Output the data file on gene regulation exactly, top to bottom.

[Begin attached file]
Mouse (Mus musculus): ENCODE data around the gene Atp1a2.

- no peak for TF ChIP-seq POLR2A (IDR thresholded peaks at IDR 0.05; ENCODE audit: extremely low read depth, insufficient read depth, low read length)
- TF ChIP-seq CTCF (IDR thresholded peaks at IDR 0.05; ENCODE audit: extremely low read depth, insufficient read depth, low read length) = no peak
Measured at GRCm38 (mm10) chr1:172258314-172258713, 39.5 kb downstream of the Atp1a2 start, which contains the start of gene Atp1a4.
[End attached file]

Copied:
Mouse (Mus musculus): ENCODE data around the gene Atp1a2.

- no peak for TF ChIP-seq POLR2A (IDR thresholded peaks at IDR 0.05; ENCODE audit: extremely low read depth, insufficient read depth, low read length)
- TF ChIP-seq CTCF (IDR thresholded peaks at IDR 0.05; ENCODE audit: extremely low read depth, insufficient read depth, low read length) = no peak
Measured at GRCm38 (mm10) chr1:172258314-172258713, 39.5 kb downstream of the Atp1a2 start, which contains the start of gene Atp1a4.